Test Environment

LinuxGSM is designed to run on Linux, and therefore, a Linux test environment is essential for testing game servers and code changes. Whether you're already using a Linux desktop or primarily work on Windows, there are multiple ways to create a suitable Linux test environment. Additionally, if you are using Windows, you can leverage Windows Subsystem for Linux (WSL) to streamline your development process.


LinuxGSM is primarily developed on Debian-based distros but is also tested to work on RedHat-based distros. Keep in mind that different distributions and versions may have varying versions of BASH and other dependencies. Ensure that your chosen distribution is still officially supported by the vendor and that it's compatible with the game server you intend to work with.

Selecting a Test Environment

Using a Linux Desktop

If you're already using a Linux desktop, you can run LinuxGSM directly on your desktop environment. This approach simplifies the setup process since LinuxGSM is natively compatible with Linux distributions.

Windows with WSL

For developers using Windows, Windows Subsystem for Linux (WSL) provides an efficient way to create a Linux test environment without dual-booting or using virtual machines. You can install a Linux distribution of your choice via WSL and then proceed to set up LinuxGSM within that distribution.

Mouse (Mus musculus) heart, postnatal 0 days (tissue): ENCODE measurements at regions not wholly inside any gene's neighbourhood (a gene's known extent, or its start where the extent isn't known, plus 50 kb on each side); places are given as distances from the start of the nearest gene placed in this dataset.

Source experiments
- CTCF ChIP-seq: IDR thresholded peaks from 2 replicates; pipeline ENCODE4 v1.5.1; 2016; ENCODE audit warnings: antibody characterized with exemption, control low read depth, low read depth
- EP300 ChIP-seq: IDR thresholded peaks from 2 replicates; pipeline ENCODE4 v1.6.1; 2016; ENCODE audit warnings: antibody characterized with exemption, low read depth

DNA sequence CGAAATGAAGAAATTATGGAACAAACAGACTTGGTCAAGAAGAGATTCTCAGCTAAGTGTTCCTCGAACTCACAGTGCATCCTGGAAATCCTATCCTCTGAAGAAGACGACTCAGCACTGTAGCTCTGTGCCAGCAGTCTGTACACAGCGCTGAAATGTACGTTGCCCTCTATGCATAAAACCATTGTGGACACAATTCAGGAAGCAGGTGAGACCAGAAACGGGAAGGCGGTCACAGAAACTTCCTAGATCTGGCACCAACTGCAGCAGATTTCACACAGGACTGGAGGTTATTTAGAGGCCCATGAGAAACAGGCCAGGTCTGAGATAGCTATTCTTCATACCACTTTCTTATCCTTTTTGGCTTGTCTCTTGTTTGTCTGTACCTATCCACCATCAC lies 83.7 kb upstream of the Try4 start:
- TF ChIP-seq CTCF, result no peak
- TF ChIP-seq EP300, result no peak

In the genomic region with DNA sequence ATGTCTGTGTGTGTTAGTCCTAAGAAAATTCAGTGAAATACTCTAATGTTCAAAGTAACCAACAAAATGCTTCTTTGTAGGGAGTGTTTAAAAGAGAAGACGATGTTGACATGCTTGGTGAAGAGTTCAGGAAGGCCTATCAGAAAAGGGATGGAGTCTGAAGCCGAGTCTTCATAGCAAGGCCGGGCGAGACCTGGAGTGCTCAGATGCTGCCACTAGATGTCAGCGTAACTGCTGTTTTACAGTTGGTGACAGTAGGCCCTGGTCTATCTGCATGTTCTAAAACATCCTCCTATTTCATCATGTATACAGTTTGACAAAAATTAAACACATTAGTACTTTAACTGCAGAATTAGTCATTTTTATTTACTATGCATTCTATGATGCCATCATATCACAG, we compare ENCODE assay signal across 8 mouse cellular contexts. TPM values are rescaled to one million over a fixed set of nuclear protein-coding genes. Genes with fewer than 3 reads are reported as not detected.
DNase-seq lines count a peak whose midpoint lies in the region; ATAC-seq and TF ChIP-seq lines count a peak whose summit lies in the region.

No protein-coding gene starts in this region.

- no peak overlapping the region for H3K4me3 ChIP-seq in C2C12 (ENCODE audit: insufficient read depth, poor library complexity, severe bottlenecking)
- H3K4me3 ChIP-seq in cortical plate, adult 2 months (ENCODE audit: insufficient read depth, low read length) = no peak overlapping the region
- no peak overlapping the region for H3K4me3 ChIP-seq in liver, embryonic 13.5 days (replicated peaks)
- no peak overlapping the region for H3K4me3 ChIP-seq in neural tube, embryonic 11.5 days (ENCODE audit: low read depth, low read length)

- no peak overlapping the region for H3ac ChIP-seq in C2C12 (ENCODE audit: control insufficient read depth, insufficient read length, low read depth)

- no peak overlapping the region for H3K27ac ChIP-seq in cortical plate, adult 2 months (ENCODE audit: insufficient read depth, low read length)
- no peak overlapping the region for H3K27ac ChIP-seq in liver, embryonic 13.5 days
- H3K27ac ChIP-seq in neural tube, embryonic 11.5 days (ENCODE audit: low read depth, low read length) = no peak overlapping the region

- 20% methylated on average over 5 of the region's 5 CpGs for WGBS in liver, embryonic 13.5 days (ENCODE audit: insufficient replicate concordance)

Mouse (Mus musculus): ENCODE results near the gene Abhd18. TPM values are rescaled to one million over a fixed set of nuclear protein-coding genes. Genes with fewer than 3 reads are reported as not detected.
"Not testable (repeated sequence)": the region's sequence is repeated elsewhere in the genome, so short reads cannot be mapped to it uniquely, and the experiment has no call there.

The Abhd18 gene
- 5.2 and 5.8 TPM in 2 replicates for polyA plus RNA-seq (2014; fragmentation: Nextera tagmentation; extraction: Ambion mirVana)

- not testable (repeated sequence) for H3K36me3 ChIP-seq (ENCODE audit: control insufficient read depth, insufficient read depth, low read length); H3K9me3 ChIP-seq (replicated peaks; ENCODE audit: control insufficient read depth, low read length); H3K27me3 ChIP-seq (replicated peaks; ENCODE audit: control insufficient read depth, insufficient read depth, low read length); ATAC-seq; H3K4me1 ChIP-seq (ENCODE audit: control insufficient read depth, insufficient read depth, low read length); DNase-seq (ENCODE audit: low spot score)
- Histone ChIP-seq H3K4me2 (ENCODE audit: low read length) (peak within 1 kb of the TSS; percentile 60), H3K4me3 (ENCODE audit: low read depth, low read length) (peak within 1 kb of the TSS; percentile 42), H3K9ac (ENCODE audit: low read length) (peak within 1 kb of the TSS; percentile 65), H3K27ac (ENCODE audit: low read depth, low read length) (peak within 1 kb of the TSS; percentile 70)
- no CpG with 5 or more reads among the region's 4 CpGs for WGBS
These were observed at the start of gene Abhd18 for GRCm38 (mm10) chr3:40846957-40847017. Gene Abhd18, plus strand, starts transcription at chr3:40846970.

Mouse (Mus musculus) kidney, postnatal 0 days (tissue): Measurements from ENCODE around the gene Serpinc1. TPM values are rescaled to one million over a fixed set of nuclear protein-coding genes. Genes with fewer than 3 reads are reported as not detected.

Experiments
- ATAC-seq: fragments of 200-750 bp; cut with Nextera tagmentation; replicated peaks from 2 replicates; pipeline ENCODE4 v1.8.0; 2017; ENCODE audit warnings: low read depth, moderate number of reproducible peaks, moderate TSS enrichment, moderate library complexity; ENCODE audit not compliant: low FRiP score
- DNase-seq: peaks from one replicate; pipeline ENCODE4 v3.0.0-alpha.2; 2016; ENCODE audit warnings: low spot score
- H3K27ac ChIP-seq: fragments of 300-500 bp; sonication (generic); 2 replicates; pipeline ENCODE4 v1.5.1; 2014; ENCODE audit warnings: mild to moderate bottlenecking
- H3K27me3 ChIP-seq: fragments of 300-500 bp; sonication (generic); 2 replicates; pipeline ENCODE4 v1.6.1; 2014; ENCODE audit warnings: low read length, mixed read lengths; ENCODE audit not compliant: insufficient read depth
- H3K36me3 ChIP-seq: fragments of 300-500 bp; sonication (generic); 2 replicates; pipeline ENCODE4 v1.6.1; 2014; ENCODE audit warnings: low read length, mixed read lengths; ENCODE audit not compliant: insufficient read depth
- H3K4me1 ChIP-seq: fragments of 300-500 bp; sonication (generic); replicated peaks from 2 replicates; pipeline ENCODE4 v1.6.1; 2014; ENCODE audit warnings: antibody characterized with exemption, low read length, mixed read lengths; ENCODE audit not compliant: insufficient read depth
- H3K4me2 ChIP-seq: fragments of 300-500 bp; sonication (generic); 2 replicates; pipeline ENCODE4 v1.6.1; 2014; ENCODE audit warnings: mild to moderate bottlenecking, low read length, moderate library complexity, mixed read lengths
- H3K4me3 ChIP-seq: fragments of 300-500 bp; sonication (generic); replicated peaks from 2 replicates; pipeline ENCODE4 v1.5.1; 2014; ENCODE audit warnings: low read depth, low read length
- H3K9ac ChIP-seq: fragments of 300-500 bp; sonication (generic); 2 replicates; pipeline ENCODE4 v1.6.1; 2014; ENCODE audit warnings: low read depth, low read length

Virtual Machine

Creating a virtual machine on your desktop or laptop is a versatile way to create a development environment. You can use tools like VirtualBox to download an Ubuntu Server ISO and quickly set up a test environment. Note that for testing internet functionality, you may need to configure port forwarding on your home router.

Internet Server

Renting a virtual private server (VPS) or dedicated server can be an excellent choice for testing LinuxGSM in an online environment, which closely resembles how it's commonly used. Several providers offer cost-effective server options, making it accessible for testing purposes.

Notable providers include:

Testing Your Code

At some point, you will need to test the code you have worked on. This can be done by downloading LinuxGSM and updating the repo and branch details to match your fork.

Setup Testing Environment

Login to your development environment and begin installing LinuxGSM.

  1. Create a user and log in.

adduser linuxgsm
passwd linuxgsm
su - linuxgsm

replace [gameserver] with the game server you are developing.

mkdir [gameserver] 
  1. Download linuxgsm.sh.

wget -O linuxgsm.sh https://linuxgsm.sh && chmod +x linuxgsm.sh
  1. Rename the GitHub username, repo and branch to match you one you are developing on.

## GitHub Branch Select
# Allows for the use of different function files
# from a different repo and/or branch.
  1. Install the game server

./linuxgsm install

Updating the Test Environment

Every time you push to remote it is possible to pull the changes to the test environment. This is done by using the development command clear-functions.

To use clear-modules activate development mode.

./gameserver development

Run the command.

./gameserver clear-modules

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